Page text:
(Recasts with comments from Pentagon top weapons buyer, RIAT
By Andrea Shalal
RAF FAIRFORD, England, July 10 The Pentagon's
chief weapons buyer told lawmakers there was "growing evidence"
that an engine fire on an Air Force F-35A jet last month was not
a systemic issue, which sources familiar with the situation said
could pave the way for officials to lift an order grounding the
fleet of warplanes.
The Pratt & Whitney engine on one of Lockheed Martin
Corp.'s Joint Strike Fighters broke apart and caught
fire while preparing to take off from a Florida air base on
Defense Undersecretary Frank Kendall said on Thursday that
all existing engines had been inspected and that no issues
similar to the one that caused the engine failure were found,
but an examination of the affected engine was continuing.
"We really want to get at the root cause of this to
determine exactly what caused it," Kendall told a hearing of the
House Armed Services Committee.
"There's a growing body of evidence that this may have been
an individual situation, not a systemic one. But we don't know
that for certain at this point in time," he added.
Two sources familiar with the situation said U.S. and
foreign officials could agree to resume flights of the F-35 jets
soon but would probably require regular inspections of the
engine part involved in the June fire.
Lifting the grounding order now would allow a small number
of F-35s to travel across the Atlantic to appear in one of two
air shows this month, possibly as early as Saturday, the sources
Organizers of Britain's Royal International Air Tattoo
(RIAT) on Thursday said the planes would not appear at their
event, which they describe as the world's largest military
British Defence Secretary Philip Hammond said on Wednesday
that while the F-35 might miss the Air Tattoo, he was optimistic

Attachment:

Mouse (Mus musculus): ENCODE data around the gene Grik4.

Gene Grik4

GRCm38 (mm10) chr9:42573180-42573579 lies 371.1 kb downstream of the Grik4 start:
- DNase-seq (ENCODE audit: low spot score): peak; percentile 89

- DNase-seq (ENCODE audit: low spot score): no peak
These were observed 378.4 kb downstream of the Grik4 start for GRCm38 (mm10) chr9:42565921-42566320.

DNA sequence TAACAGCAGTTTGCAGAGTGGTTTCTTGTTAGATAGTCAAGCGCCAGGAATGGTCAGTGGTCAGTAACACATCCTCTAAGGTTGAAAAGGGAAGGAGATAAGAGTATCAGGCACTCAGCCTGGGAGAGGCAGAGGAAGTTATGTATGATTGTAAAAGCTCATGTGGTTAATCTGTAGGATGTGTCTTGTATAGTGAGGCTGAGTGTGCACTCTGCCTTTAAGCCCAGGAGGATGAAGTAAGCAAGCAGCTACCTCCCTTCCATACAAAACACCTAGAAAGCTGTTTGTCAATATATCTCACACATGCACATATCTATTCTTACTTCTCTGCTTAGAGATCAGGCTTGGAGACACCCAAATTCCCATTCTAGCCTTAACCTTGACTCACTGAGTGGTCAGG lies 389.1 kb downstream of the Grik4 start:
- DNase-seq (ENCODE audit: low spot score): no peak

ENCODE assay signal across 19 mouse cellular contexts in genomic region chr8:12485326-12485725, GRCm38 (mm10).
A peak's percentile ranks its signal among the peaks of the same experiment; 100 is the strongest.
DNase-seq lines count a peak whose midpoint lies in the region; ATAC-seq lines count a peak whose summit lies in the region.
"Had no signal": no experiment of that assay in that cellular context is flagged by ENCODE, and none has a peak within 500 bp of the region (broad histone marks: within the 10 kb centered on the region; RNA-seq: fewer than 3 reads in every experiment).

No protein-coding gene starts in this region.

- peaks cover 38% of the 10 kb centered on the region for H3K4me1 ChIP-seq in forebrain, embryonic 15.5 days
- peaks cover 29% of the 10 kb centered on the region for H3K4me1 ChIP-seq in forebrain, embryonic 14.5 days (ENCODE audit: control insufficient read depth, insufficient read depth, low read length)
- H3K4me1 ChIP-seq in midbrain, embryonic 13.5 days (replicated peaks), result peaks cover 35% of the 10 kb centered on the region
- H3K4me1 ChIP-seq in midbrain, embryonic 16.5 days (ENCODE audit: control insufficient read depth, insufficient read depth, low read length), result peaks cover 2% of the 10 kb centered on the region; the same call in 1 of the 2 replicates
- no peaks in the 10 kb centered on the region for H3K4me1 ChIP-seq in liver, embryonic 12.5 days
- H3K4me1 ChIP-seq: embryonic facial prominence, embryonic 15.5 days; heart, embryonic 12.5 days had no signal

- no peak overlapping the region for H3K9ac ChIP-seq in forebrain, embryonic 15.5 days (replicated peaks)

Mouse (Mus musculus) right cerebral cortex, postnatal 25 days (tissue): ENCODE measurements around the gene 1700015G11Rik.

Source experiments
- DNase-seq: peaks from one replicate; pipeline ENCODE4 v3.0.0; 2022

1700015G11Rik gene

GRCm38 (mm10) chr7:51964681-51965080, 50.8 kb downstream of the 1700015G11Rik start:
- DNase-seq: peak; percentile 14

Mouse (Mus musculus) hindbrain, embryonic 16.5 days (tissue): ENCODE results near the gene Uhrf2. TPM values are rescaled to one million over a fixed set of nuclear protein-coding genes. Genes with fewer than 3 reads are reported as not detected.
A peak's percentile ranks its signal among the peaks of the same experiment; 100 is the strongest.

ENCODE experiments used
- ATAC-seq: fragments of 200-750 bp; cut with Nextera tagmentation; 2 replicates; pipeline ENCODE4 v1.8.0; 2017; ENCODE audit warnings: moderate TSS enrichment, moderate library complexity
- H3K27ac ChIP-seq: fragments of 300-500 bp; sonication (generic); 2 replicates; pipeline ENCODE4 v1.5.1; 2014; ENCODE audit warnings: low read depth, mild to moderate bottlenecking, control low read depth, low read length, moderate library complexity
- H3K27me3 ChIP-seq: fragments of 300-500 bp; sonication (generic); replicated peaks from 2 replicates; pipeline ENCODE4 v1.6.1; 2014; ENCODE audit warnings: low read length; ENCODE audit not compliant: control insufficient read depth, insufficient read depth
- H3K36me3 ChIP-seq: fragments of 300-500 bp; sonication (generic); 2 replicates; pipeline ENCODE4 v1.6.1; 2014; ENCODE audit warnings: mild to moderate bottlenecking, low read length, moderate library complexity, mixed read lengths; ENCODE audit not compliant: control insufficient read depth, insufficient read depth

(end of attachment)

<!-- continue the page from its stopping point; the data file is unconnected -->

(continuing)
it would fly at the Farnborough International Airshow, which
starts on July 14.
The F-35 is the world's biggest arms program at $398.6
billion, and failure to appear at both the Air Tattoo and
Farnborough show could undermine export interest in the jet just
as several countries including Canada and Denmark, both of which
helped fund development of the plane, are weighing orders.
Air Force Lieutenant General Christopher Bogdan, who runs
the F-35 program for the Pentagon, told reporters in England
that safety was paramount and that U.S. and UK authorities were
waiting for more data before allowing flights of the F-35 fleet
Bogdan said he was glad the incident occurred on the ground
and that the pilot and emergency crew were not injured. He said
it was easier to deal with an issue early in the program, when
there are about 150 engines in production or already delivered,
as opposed to later when thousands of engines will be in use.
He said the program remained fundamentally on track despite
the incident, given the additional margins included during a
(Additional reporting by Mark Potter; editing by Jane Baird)